A modern concrete and brick longhouse near Matang Wildlife Centre (Kutching), Borneo (Photo M.L.S. Sørensen)

Figure 3: A modern concrete and brick longhouse near Matang Wildlife Centre (Kutching), Borneo (Photo M.L.S. Sørensen).

 

It is, however, not just the idea of longhouses as tradition and identity that pervades Malaysian Borneo (and especially its notion of indigenous culture). The longhouse tradition can also be seen as a strong influence on architecture and, I believe, urban planning. Some of this is subtle and would need detailed studies to fully identify and understand, but other influences are obvious. An example of this is the modern longhouses made of concrete, plaster, and bricks, but which in their layout and how co-habiting a space is organised follow the same principles as the traditional wooden ones. In such cases, there has been a total material transformation of the building, but its arrangement of sociability has been maintained. One may say that despite the tangible changes the longhouse as an organisational idea, and thus a tradition of living, continues. One of my interviewees lived in such a modern longhouse, see figure 3. In his reflection, his longhouse was not essentially different from a traditional one, just materially modern. It was also striking to compare the arrangement of the modern longhouse with the traditional one found in the Sarawak Cultural Village or those seen in old photographs (figure 4). All three versions have under one roof communal and private areas. The former takes the form of a communal gallery running along the whole length of the house and behind that is the separate private family rooms, which are all entered from the gallery. Whereas many elements would differ between the modern longhouse and the ‘traditional’ ones, such as washing machines and cookers, the structural layout raises similar opportunities as well as challenges in all the settings. Being 'under one roof' and explicitly referencing the very idea and tradition of longhouses, the modern concrete longhouse still provides a sense of community, of being part of and of ‘belonging’ to a particular longhouse, and my interviewee referred to his house in that manner. He also stated that it is a longhouse “because people say it is.” At the same time, this form of community, whether in a traditional wooden house or a modern one, needs to have forms of consensus building to manage tensions, for example, between the communal and private spheres. This traditionally was the role of the chief of the longhouse. Life within the modern longhouse is still organised through such structures of power and decision making, and the longhouses fall under the responsibility of, or give rise to, local chiefs. The greatest changes from the traditional wooden longhouses are, therefore, probably neither found in the materials nor in the spatial arrangements but rather in how very traditional forms of localised power structures (the chief) now have to be accommodated within other levels of social and political powers and decision making. Now, when removing garbage is organised by the municipality, the chief has little say over how it is done!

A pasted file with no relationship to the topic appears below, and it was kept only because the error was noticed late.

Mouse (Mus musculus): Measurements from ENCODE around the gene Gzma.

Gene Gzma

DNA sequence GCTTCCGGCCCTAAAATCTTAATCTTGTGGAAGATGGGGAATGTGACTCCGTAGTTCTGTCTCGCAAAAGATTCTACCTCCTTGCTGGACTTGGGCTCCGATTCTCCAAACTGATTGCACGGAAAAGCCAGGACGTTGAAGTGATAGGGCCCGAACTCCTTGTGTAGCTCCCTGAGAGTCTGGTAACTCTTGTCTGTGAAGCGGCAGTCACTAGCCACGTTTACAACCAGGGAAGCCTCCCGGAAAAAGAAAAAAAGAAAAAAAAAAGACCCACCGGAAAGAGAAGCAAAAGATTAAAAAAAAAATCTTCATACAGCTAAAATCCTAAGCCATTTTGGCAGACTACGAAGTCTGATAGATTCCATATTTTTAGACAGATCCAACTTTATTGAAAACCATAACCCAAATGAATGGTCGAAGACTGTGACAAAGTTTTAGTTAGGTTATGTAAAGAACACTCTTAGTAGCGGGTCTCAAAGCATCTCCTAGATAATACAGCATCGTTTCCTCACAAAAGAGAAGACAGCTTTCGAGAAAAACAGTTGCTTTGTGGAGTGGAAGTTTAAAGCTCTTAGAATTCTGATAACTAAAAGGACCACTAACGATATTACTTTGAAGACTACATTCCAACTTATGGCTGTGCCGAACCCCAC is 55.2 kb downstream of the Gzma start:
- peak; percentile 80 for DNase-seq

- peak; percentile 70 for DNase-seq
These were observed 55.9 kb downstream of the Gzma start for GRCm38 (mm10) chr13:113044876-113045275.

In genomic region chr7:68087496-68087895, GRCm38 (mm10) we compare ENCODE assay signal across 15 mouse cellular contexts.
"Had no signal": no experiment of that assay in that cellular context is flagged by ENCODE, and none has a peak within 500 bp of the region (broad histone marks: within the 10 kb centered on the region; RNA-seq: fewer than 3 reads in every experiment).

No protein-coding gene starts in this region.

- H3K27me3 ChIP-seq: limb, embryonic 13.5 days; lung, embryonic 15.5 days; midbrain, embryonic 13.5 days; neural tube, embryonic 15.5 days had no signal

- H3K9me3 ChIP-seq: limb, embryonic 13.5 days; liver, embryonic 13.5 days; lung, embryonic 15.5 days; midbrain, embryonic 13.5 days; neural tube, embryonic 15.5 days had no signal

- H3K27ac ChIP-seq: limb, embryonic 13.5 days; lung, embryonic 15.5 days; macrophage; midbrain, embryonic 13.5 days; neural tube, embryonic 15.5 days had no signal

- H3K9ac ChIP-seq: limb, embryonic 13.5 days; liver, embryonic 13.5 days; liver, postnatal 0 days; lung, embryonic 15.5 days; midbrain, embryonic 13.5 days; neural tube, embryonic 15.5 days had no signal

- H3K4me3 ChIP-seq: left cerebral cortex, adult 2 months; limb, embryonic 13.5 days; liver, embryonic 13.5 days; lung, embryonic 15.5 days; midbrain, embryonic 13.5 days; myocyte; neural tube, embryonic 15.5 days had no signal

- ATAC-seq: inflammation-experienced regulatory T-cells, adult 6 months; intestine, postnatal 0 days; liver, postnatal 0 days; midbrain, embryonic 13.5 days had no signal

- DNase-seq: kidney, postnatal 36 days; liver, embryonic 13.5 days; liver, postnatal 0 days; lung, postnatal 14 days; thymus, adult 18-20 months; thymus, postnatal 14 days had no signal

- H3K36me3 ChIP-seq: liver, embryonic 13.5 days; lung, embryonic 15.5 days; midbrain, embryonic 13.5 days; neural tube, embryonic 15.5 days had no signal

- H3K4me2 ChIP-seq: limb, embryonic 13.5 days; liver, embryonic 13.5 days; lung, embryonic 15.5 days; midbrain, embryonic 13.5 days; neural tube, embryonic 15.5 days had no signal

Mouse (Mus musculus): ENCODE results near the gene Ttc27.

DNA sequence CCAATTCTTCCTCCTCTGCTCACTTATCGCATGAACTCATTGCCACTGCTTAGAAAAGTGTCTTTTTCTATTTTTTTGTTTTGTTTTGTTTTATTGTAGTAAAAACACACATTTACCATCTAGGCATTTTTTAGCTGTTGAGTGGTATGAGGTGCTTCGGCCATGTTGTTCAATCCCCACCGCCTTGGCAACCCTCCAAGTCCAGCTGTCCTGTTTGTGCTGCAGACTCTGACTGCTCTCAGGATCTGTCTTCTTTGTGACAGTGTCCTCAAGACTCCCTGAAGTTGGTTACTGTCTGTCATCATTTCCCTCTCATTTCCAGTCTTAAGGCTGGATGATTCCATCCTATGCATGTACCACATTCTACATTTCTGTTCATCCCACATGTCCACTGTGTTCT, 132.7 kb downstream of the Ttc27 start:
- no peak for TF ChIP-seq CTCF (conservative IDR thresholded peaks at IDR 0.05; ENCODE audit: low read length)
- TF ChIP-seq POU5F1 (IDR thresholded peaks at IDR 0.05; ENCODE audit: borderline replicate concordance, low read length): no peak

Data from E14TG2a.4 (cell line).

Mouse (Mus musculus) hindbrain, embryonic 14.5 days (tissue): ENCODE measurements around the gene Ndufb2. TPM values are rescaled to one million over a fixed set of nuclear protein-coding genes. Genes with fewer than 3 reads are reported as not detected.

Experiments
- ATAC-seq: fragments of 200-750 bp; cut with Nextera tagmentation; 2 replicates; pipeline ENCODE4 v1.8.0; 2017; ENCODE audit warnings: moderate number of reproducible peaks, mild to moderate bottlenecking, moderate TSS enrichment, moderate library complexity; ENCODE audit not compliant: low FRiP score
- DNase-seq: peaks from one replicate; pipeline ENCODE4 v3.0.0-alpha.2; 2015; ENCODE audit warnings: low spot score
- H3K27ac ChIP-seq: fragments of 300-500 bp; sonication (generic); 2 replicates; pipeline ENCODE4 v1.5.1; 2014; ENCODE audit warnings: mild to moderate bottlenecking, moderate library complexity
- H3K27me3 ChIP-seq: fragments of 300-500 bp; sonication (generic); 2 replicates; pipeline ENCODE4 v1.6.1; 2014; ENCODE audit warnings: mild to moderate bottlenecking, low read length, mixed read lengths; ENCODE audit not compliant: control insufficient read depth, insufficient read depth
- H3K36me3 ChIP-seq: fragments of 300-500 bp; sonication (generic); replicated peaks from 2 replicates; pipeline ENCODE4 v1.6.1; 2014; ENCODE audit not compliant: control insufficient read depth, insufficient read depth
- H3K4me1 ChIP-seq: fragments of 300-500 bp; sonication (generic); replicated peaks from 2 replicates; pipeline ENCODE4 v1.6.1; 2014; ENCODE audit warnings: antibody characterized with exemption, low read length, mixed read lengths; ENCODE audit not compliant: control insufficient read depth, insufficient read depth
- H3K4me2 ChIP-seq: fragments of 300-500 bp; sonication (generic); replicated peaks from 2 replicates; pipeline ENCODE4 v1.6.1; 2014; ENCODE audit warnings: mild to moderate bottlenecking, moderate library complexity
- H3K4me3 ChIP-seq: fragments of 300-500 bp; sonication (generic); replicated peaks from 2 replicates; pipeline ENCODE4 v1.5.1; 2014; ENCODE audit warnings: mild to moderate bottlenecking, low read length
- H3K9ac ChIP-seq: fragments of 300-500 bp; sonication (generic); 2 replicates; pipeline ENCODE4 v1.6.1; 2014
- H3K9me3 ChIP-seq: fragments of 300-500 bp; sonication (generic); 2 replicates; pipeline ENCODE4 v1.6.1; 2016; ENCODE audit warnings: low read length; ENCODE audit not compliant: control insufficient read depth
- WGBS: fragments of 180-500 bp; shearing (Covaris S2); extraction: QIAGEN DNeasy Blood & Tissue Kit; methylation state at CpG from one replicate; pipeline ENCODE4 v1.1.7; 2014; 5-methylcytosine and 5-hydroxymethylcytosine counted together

Longhouse Figure 4abc

Figure 4a-c: The long communal area (the gallery) in, left, an Iban longhouse in Sarawak Cultural Village, middle, a modern longhouse near Matang, and right, a Kayan longhouse at Long Lama from around 1912.

(Fig. 4a and 4b photo: M.L.S. Sørensen, Fig. 4c from Hose, C. and W.  McDougall 1912).

 

Acknowledgement

I would like to thank all those who freely shared their reflections on their longhouses with me, in particular Dominic Kelndek and Richard (surname unknown).

 

Reference

Hose, C.  and W. McDougall 1912. The pagan tribes of Borneo; a description of their physical, moral and intellectual condition, with some discussion of their ethnic relations. London: Macmillan.